Chief justice questions online school’s claims
As ECOT attorney Marion Little wrapped up his arguments for why state law says the online school should get full funding for students even if they rarely log in and do no work, Ohio Supreme Court Chief Justice Maureen O’Connor interjected, “How is that not absurd?” Little insisted it wasn’t. “There are other ways of testing whether or not a community school is discharging its responsibility,” he replied. “We make a distinction between how is funding done, than how are schools evaluated ... the state has tried to confuse funding with other metrics.”
The Electronic Classroom of Tomorrow was before the Supreme Court on Tuesday in a fight for its existence. The state’s largest charter school shut down three weeks ago when its sponsor suspended operations because the school was set to run out of money in March.
The closure impacted hundreds of teachers and about 12,000 students.
It appears the only way for ECOT to reopen next year is if the Supreme Court agrees that the state Department of Education illegally imposed a retroactive rule change that led to ECOT owing the state about $80 million for unverified enrollment.
Unlike past attendance reviews that relied on ECOT teachers verifying students were “offered” the state-minimum 920 hours of educational opportunities, the Education Department in 2016 beefed up its oversight. It started requiring online schools to prove student participation through log-in durations and offline documentation.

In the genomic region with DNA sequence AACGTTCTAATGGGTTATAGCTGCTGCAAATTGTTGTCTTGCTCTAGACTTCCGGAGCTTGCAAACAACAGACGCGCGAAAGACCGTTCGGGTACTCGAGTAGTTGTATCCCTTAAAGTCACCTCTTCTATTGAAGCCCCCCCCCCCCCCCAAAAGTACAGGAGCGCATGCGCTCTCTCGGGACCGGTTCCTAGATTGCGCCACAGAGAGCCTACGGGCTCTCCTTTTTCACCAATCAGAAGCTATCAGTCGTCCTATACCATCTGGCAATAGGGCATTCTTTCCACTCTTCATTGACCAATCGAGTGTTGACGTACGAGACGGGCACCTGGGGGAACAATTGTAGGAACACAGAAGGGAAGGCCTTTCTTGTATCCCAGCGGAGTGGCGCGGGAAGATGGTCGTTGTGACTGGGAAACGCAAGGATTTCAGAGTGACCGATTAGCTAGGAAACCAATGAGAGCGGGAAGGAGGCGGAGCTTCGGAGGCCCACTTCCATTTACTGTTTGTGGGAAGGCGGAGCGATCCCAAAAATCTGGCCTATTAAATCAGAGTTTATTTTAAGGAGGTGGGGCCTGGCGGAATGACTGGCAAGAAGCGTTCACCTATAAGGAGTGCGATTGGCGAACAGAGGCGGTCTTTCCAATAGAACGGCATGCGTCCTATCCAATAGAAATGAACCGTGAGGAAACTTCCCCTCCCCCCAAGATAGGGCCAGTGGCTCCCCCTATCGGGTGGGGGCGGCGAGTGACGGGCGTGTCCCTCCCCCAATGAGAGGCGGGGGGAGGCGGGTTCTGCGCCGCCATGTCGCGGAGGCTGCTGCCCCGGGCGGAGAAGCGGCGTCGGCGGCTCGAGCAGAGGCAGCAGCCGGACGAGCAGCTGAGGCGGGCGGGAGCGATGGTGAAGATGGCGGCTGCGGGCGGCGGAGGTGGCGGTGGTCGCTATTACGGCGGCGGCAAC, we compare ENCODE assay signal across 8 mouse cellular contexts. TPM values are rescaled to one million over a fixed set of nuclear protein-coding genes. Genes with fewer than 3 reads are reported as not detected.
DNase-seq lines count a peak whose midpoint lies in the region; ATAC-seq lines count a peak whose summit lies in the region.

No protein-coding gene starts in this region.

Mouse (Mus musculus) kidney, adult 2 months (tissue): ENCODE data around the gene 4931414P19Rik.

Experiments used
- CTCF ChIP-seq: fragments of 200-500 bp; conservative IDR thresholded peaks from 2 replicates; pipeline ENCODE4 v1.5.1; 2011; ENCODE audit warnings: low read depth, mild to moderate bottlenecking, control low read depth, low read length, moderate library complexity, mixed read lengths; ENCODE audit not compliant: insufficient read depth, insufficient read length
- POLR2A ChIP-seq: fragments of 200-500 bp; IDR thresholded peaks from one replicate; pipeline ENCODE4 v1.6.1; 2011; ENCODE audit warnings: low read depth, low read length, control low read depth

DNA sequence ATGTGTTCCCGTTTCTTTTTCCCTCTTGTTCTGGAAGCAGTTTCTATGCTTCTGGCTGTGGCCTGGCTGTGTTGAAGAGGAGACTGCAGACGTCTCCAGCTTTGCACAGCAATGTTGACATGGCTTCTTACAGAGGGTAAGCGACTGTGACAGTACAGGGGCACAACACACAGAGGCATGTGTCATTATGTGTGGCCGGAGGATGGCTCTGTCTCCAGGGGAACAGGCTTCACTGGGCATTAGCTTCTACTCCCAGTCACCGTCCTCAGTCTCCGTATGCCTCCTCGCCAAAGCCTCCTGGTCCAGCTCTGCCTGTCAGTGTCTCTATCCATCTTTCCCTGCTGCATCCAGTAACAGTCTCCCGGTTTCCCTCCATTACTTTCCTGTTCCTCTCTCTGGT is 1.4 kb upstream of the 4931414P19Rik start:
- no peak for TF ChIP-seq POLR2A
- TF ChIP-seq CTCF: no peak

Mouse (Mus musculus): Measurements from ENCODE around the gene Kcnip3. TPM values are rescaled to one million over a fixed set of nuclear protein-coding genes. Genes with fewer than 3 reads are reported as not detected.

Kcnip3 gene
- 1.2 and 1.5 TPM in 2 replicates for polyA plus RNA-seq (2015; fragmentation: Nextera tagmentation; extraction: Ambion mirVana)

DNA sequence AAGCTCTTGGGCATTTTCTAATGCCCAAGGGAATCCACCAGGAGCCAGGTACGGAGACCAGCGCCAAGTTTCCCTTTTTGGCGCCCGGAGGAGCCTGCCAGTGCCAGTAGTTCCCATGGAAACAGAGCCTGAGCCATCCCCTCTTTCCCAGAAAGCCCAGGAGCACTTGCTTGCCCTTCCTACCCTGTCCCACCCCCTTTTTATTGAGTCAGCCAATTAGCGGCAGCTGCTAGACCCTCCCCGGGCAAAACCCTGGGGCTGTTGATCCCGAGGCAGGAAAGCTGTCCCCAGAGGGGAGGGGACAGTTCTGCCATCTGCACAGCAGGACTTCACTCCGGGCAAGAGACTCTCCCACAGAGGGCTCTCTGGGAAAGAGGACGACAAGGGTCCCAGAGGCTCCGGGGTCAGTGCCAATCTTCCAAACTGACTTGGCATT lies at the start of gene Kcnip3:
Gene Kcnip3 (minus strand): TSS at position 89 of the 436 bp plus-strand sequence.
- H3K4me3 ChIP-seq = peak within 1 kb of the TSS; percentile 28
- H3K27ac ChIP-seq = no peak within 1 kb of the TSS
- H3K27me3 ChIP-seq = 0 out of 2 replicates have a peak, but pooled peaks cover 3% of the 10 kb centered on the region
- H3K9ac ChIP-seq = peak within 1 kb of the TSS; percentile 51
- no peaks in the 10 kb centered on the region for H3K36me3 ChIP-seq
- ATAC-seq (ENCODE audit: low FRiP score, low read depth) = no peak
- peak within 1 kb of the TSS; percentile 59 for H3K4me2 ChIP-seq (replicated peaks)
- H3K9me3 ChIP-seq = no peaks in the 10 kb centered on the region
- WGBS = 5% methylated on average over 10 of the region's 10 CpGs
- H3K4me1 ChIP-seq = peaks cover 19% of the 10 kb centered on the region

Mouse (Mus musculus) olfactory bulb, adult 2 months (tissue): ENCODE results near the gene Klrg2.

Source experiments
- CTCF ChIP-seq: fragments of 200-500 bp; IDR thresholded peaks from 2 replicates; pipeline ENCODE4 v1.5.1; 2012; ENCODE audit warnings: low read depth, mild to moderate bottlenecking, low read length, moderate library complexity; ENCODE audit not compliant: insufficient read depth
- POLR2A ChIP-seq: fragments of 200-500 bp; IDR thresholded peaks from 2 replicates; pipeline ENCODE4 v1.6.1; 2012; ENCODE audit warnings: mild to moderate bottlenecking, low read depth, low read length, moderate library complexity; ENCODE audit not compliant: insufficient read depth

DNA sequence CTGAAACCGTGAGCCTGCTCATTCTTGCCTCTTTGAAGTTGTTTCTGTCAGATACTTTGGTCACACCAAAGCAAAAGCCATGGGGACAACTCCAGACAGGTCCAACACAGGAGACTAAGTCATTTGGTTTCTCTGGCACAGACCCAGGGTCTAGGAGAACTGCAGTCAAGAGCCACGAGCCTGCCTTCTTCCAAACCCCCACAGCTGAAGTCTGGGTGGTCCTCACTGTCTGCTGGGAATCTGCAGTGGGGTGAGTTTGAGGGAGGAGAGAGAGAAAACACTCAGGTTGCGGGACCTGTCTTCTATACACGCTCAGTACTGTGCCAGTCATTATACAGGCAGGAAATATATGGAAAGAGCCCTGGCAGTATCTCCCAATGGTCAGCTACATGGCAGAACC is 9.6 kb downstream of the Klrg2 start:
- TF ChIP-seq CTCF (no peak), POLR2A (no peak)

Little argued that the law gave the department no authority to make that change, and that funding in Ohio has always been based on enrollment, not attendance.
“Isn’t there an obligation on the part of the student to be present in class in order to justify the use of taxpayer money on a per-capita basis?” O’Connor asked Little.
Little said there is an expectation that all students, regardless of the school, will attend class. “But that is not a focus of funding.”
Justice Mary DeGenaro, a Republican recently appointed to the court, asked Little that if a child did no work for a year and couldn’t advance to the next grade, “if I understand your argument, your client would be entitled to payment for that child just because they were enrolled for the school year?”
Little said yes, “just like would happen at a brickand-mortar school.”
Under the law, Little said, a student needs to log in once every month to remain enrolled and qualify for full state funding.
“In a traditional school, there is no measure of duration whatsoever,” Little said. “Funding is premised solely on enrollment. It doesn’t matter if a student is sick, delinquent or engaged whatsoever, there is no consequence to a brick-and-mortar school.”